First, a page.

Wednesday, January 21, 2009

In Your Honor

While a funeral is a private occasion, I still want to have a record of it for my memories since the day meant a lot to me, even in its sadness. I was struck by how many people came to show what my grandfather meant to them and the awe I felt in response to the different ways he was honored was enough to make me teary if I had not already been incredibly sad.

My aunt put together a photo collage that contained old photos of my grandfather from his travels over the years. As a member of the 101st Airborne, my granddad traveled all over the world and I saw pictures of him in front of a pyramid in Egypt, in a pub in Europe and several others that I had never seen before. It was also precious to see the family photos from when my mom was a young child.

Since patriotism is in the blood, it was a a powerful image to see the Screaming Eagle insignia and American flag draped appropriately. I actually did take some pictures of the flowers people sent. I took NO pictures of people, out of respect, but the gesture to send flowers was sweet and from some unexpected people. It was a trying night, but it is also comforting to be around family and loved ones.

The next day, I was very nervous for the car processional to the cemetery after the funeral service. I thought I was going to be the last car and I worried they'd lose me or I would do something wrong. Well, there turned out to be no need for worry because I was car number five of about 15. We also had four motorcycle cops who accompanied us from Leesburg to Falls Church, VA and pretty much shut down any road with traffic so we could pass. It was a sight to behold. Ali and I couldn't believe it and made sure to remind ourselves that we would indeed have to obey traffic laws on the way back.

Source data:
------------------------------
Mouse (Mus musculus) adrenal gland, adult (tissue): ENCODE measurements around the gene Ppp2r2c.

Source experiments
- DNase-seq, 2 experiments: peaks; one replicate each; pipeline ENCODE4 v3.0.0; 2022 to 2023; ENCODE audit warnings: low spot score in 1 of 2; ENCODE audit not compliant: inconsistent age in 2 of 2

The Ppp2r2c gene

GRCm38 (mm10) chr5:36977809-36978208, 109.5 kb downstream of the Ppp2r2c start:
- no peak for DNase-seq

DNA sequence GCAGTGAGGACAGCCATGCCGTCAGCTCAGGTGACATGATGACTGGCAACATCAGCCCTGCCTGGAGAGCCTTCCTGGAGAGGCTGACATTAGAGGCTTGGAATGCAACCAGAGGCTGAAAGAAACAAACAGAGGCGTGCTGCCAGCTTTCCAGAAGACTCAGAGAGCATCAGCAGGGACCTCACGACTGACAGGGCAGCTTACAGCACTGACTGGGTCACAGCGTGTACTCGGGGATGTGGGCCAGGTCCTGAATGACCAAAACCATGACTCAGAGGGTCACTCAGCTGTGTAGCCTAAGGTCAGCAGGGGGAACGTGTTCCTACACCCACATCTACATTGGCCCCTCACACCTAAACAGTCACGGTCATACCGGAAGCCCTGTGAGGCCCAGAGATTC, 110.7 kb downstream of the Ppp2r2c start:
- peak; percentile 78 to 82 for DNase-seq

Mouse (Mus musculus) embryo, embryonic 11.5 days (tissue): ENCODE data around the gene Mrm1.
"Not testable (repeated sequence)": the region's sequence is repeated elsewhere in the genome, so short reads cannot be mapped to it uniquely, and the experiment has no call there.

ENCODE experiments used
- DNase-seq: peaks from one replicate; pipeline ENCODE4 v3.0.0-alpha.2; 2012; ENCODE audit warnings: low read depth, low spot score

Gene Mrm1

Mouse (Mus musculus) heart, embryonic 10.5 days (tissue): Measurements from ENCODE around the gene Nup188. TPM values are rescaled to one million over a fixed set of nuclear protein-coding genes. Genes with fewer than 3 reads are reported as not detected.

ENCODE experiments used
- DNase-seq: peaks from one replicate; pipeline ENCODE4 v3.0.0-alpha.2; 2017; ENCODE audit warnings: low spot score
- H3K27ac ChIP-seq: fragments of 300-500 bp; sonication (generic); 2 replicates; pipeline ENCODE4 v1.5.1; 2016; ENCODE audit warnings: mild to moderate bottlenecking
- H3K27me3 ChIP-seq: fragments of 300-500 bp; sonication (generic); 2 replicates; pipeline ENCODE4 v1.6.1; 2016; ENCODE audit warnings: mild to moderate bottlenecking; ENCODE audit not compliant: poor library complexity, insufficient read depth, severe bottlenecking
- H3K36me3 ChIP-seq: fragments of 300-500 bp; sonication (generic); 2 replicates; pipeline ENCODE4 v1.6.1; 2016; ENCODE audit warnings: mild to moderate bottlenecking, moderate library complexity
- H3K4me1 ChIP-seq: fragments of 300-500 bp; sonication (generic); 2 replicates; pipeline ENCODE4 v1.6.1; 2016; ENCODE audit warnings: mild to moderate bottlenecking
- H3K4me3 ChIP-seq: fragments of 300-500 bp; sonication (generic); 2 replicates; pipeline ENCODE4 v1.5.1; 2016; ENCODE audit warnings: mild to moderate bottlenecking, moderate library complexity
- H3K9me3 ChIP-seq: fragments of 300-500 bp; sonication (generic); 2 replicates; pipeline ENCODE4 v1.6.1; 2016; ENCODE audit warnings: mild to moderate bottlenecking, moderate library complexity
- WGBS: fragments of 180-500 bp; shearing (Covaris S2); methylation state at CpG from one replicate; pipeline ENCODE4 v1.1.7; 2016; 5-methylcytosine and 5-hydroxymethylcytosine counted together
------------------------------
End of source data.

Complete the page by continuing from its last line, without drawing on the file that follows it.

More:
When we got to the cemetery the policemen were standing at the entrance saluting. Ali and I wanted to slow down and say thank you somehow, but of course, that was not really possible. We smiled and nodded our heads so I hope they know what we were trying to convey! Need I remind you how bitter cold it was on Friday? And they were on motorcycles. Brrr!

My aunt told me later that as we drove in, she saw a young soldier holding a trumpet and knew she would be hearing Taps. I had not seen him, so I was taken by surprise when, after two other soldiers presented the flag to my uncle, I heard the song. Oh. My. Gosh. It was so honorable and sad at the same time.

Thanks for all of your kind comments on my last post. You are all very sweet.


1 comment:

rooroo said...

when my uncle, a marine vet of the vietnam war, passed away last november, there was a military burial (also on a freezing day). they are so solemn, respectful and moving. and taps on the bugle... chills, every time.

i'm sorry about your grandfather. your last post about him was so sweet. glad you grew into bluegrass... he was right on about that, if i do say so myself. <3